Leftovers / Isabel Greerer

Ants moved into the house the winter after he moved out. A single scout unobtrusively checked the terrain, then returned with an invasion. They crawled out of the tub drain like cockroaches, framed windows and doors, clogged cracks and crevices.

She fought them off with bleach, feeling it was less toxic than bug spray, and searched for what they were after. No one was making a mess but her. She kept the crumbs swept off the floor; washed, dried, and put away dishes after using them, usually eating over the sink before and after work.

The last thing she saw, leaving every morning, was the relentless barrage of ants marching single file across the welcome mat, entering the house through a hidden chink in the weather stripping around the front door. In the evening, she wiped away trails of ants streaming in from every entry point in the house, scoured the toilet and tub, wiped the sink and mirror, and combed the rest of the house for whatever was drawing them till bed.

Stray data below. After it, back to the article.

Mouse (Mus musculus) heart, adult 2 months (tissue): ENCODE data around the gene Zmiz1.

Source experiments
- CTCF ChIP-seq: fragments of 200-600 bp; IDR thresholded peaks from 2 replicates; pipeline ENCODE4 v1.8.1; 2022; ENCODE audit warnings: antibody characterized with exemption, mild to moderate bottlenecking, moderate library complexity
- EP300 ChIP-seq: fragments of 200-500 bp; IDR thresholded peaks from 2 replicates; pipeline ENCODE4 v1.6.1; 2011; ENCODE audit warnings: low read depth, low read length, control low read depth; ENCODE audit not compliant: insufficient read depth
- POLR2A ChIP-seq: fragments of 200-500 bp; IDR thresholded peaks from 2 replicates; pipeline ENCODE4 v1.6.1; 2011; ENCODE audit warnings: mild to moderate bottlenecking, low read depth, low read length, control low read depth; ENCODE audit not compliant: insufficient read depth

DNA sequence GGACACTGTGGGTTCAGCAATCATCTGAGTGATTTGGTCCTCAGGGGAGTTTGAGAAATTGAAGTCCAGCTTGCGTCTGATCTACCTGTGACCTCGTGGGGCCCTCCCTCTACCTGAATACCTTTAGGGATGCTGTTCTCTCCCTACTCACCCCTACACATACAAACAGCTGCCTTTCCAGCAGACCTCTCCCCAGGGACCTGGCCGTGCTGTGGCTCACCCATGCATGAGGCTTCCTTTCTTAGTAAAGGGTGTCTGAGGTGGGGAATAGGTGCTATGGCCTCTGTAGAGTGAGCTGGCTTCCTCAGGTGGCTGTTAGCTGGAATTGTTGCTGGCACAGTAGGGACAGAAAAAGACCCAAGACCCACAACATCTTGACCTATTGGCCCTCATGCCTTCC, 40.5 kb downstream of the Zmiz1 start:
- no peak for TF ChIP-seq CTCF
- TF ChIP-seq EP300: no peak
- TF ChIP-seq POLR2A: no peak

Saturday morning, she pulled his mug from the cabinet. The one that kept coffee hot the longest. She used to try to get it before he woke up. She sat at the table wondering what to do. The refrigerator hummed. No one needed anything from her. Contemplating the cruelty of abandoning one’s favorite receptacle, she took a sip. Inside, an ant floated like a stray coffee ground.

Looking up from the mug, she saw ants in a single, stitched seam bordered the hall. She followed them to the bedroom closet, and opened the door. Ants unraveled flesh from not-so-dry bones. The empty eye sockets of her former self glared. She shut the door.

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